- The Washington Times - Thursday, May 5, 2011

The chairman of the House Judiciary Committee on Thursday called a new plan by the Department of Homeland Security to develop a “border security index” to measure enforcement progress along the Southwest border “nothing short of inflated facts and figures to give them an excuse to say the border is secure.”

Rep. Lamar Smith, Texas Republican, said the Obama administration had “cooked the books” on border security for the past two years and he didn’t expect the results of the proposed new index to be any different.

“No matter what kind of index the administration produces, they cannot change the facts and the truth. The reality is that there are massive holes in security along the southern border and the Obama administration has ignored this growing problem for the past two years,” Mr. Smith said.

On Wednesday, Homeland Security Secretary Janet A. Napolitano told the Senate Homeland Security and Governmental Affairs Committee she has asked U.S. Customs and Border Protection (CBP) officials to come up with another way to measure what she described as the true state of security along the border. She said she wants information about how many people have been deterred from trying to cross in the first place, as well as statistics that would show the increasingly violent clashes and collateral damage fueled by the drug trade.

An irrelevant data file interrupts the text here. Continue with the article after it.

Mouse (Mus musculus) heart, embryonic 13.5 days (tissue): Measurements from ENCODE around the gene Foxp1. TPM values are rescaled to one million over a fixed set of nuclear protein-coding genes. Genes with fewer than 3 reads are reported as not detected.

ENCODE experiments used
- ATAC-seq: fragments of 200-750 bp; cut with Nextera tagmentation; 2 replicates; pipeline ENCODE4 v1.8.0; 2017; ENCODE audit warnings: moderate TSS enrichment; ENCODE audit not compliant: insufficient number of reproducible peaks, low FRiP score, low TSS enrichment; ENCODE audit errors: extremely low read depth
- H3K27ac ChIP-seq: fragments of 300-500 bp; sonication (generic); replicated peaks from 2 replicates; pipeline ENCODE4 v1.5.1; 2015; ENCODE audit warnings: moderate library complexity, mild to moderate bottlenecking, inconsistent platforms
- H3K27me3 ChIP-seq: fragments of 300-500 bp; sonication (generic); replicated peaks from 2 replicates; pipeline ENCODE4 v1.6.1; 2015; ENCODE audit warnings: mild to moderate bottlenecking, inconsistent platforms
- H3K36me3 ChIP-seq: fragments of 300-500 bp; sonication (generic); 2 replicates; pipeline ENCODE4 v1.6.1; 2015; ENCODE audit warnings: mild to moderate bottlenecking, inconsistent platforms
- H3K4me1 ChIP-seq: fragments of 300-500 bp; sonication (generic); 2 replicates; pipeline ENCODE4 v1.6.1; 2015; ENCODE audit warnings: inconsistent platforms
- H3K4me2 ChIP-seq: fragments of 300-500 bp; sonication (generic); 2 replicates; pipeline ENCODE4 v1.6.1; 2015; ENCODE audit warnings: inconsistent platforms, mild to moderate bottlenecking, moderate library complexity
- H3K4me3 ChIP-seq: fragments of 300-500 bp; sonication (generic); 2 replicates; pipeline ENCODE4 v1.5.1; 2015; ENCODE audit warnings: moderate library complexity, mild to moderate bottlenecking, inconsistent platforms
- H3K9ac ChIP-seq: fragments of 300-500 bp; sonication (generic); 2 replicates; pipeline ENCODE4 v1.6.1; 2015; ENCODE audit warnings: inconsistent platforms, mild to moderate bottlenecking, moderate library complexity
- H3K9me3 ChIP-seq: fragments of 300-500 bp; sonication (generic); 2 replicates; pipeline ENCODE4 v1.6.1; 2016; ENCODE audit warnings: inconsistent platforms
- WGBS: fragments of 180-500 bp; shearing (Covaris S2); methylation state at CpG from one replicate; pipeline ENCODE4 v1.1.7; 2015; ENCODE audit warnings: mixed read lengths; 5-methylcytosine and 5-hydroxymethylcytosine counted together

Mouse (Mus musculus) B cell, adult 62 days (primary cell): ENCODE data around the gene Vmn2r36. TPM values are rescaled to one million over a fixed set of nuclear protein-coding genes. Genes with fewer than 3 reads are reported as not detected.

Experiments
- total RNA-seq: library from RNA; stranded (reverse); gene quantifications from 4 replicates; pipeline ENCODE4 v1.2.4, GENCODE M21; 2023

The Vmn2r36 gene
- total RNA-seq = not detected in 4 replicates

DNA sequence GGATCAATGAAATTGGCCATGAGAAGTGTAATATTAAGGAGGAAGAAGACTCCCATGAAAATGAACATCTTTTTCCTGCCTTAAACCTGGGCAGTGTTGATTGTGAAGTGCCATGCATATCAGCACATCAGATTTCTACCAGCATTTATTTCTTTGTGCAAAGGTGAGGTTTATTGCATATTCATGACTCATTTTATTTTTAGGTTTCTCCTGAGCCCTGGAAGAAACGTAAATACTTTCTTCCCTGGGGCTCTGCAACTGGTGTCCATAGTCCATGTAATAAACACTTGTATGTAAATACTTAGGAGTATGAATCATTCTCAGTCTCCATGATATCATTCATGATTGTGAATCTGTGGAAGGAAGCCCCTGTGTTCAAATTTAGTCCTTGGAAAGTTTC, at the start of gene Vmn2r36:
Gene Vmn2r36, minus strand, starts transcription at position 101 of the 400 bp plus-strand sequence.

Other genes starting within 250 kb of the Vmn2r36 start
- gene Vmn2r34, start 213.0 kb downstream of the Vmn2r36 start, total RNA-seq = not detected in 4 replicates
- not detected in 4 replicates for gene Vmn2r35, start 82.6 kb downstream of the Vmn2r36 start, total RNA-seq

Miss Napolitano said the new yardstick would better reflect the improvements the administration says it has made along the border, adding that the agency’s longtime mantra of gaining “operational control” of U.S. borders had become obsolete. She said the new index would include crime, immigration and economic data.

“Operational control — its an archaic term,” Miss Napolitano told the committee.

During the hearing, the committee’s ranking Republican, Susan M. Collins of Maine, noted that some 300 bodies had been discovered in mass graves just 90 miles from Brownsville, Texas, and last month FBI Director Robert S. Mueller III reported that drug cartels constituted a threat “to the security of the entire country.”

“This backdrop explains why many were perplexed to hear Secretary Napolitano state in late March that security on the southern U.S. border is ‘better now than it ever has been’ and that violence from neighboring Mexico has not edged north,” she said.

With the Government Accountability Office (GAO), Congress chief watchdog, saying less than half of the southern border is under “operational control,” the Obama administration has been distancing itself from that measure for more than a year.

“The Government Accountability Office and Border Patrol agents on the ground know the truth,” said Mr. Smith. “According to a recent GAO report, only 44 percent of the southwest border is under the ‘operational control’ of the Border Patrol. Mexican drug cartels are out of control and the violence threatens to spill over into the United States. And each year, millions of illegal immigrants enter the U.S.”

In February, the GAO said the U.S. had operational control along 873 miles of the 2,000-mile U.S.-Mexico border. Of those miles, just 15 percent were designated as “controlled,” while the rest were designated a slightly lesser category of “managed.”